Saint Basil

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St. Basil

Saint Basil the Great (born 329, died 379) was a man of vast learning and constant activity, genuine eloquence and immense charity. St. Basil became Bishop and Archbishop of Caesarea. He fought simony, aided the victims of drought and famine, strove for a better clergy, insisted on a rigid clerical discipline, fearlessly denounced evil wherever he detected it. The father of monasticism, he became a monk and he wrote a set of rules for the monastic life that are still used today. His contributions to the Church were many. An accomplished statesmanship, a man of great personal holiness, and one of the great orators of Christianity. He is called the Greek Doctor of the Church.

Early life

St. Basil the Great was born one of nine children at Caesarea (now modern Turkey) to a strong Christian family, father Saint Basil the Elder and mother Saint Emmelia. He is the grandson of Saint Macrina the Elder and four of his brothers and sisters are also canonized saints. Basil studied in all the famous schools of the day; Caesarea, Constantinople and Athens. Saint Basil was distinguished for his brilliance of mind and seriousness of character. He was able, grave, industrious, and well advanced in rhetoric, grammar, philosophy, astronomy, geometry, and medicine. After attending school and receiving an education, he opened a school of oratory and became a lawyer. He became well known for his teaching and speaking abilities. He was so successful, so sought after as a speaker, he was tempted by pride. Fearful that it would overtake his piety, he sold all that he had, gave away the money, and became a priest and monk.[1]


Saint Basil founded a monastery in Pontus and directed it and his fellow monks for five years. He wrote a monastic rule - rules, and guidelines for the organization, prayers schedule, discipline, and administration of the monastery. After founding several other monasteries, he was ordained. In the year 370, he was made bishop of Caesaria.


After his death and in large measure due to his efforts, he was responsible for the victory of Nicene orthodoxy over Arianism in the Byzantine East, and the denunciation of Arianism at the Council of Constantinople in 381-82. Basil worked for the exclusion of unfit candidates from the sacred ministry and the deliverance of the bishops from the temptation of simony; ecclesiastical crime of paying for holy offices or positions in the hierarchy of a church. Basil trained his clergy so strictly that they grew famous as the type of all that a priest should be. He was a cool, persistent, fearless fighter in defence both of doctrine and of principles. There was very little chance of opposing him successfully.

Interests of the poor

Basil had shown a marked interest in the poor and afflicted. He created the Basileiad institution, a house for the care of friendless strangers, the medical treatment of the sick poor, and the industrial training of the unskilled. Basil's teachings regarding the social obligations of the wealthy were so forcibly preached that modern sociologists have ventured to claim him as one of their own. [2]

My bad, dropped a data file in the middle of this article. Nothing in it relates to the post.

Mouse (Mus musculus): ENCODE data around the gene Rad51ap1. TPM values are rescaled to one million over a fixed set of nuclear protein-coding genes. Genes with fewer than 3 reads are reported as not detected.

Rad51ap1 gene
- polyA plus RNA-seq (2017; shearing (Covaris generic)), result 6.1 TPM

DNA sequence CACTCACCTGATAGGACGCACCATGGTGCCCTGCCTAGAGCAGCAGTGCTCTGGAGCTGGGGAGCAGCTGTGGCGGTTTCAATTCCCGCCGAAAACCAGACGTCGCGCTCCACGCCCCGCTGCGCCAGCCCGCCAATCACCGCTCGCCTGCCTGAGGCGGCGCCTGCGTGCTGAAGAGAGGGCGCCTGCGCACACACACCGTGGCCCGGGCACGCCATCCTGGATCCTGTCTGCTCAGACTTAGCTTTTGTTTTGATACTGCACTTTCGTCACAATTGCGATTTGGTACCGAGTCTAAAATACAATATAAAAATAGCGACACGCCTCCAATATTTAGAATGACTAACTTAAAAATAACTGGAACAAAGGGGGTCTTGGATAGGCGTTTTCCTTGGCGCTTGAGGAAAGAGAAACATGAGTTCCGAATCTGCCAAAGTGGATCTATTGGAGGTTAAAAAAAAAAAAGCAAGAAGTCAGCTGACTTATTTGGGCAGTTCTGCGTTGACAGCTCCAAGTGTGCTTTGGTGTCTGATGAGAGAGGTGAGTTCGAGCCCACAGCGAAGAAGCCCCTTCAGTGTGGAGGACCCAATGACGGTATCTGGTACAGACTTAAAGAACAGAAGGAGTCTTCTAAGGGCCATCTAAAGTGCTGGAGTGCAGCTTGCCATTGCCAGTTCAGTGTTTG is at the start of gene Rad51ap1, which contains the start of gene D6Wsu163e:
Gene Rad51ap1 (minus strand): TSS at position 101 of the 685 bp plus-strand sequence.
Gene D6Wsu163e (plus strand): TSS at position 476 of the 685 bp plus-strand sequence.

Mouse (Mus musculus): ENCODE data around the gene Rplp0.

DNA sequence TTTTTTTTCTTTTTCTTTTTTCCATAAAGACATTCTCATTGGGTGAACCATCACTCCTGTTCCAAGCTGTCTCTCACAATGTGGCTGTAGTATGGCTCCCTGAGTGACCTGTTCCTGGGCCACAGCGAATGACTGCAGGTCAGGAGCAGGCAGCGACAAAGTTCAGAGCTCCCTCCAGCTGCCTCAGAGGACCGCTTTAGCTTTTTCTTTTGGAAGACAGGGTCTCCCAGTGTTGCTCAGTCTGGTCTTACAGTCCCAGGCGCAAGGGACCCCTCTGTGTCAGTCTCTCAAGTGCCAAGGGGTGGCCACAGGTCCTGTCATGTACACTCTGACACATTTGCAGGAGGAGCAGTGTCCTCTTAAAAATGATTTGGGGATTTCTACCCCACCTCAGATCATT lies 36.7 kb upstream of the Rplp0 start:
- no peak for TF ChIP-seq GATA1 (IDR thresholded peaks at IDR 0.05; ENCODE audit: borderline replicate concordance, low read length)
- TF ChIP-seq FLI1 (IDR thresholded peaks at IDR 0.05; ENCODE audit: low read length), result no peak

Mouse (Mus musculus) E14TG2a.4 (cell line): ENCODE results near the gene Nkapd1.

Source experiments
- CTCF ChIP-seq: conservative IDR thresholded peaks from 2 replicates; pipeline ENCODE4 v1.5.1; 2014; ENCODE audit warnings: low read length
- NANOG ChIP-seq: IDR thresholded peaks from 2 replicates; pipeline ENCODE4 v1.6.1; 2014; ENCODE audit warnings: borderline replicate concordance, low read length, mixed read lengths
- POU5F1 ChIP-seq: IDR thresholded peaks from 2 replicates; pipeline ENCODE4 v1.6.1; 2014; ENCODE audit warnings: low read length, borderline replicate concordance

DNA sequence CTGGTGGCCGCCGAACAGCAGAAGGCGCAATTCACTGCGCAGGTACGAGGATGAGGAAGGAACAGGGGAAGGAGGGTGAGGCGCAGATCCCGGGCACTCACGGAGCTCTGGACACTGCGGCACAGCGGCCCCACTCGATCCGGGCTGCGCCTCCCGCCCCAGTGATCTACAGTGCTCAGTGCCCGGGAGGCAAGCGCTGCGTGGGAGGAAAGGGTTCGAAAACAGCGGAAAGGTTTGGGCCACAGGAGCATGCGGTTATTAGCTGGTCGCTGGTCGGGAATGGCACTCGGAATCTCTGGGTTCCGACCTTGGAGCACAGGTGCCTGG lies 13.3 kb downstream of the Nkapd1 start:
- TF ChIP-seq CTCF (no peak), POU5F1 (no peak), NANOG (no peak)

Prayer for the departed

Saint Basil the Great, like all the other Church Fathers, taught the importance of praying for the faithful departed. St. Basil wrote, "I think that the noble athletes of God, who have wrestled all their lives with the invisible enemies, after they have escaped all of their persecutions and have come to the end of life, are examined by the prince of this world; and if they are found to have any wounds from their wrestling, any stains or effects of sin, they are detained. If, however they are found unwounded and without stain, they are, as unconquered, brought by Christ into their rest."[3]


Basil died 1 January, 379. His death was regarded as a public bereavement; Jews, pagans, and foreigners vied with his own flock in doing him honour. His leadership of Caesarea took shape as the sort of model of the Christian diocese. He lived up to his name, meaning kingly. St. Basil is the patron saint of Russia and the patron saint of hospital administrators. In 1568, Pope Pius V made Basil a Doctor of the Catholic Church.


  • Dogmatic; five books against Eunomius. (his work assails Arianism and defends the Divinity of the Three Persons of the Trinity). His treatise teaches the doctrine of the Divinity of the Holy Ghost (Basil had sanctioned the use of a doxology, "Glory be to the Father with the Son together with the Holy Ghost")
  • Exegetical; these include nine homilies "On the Hexaemeron" and thirteen (Maran) genuine homilies on particular Psalms.
  • Homiletical; Twenty-four sermons, doctrinal and moral.(preaching upon the responsibilities of wealth)
  • Correspondence; 366 letters also called Canonical Epistles.


  • O sinner, be not discouraged, but have recourse to Mary in all you necessities. Call her to your assistance, for such is the divine Will that she should help in every kind of necessity.
  • By the command of your only-begotten Son we communicate with the memory of your whose prayers and supplications have mercy upon us all, and deliver us for the sake of your holy name.


  1. Saint Basil the Great Star Quest Production Network
  2. St. Basil the Great Catholic Encyclopedia
  3. (Homilies on the Psalms 7:2)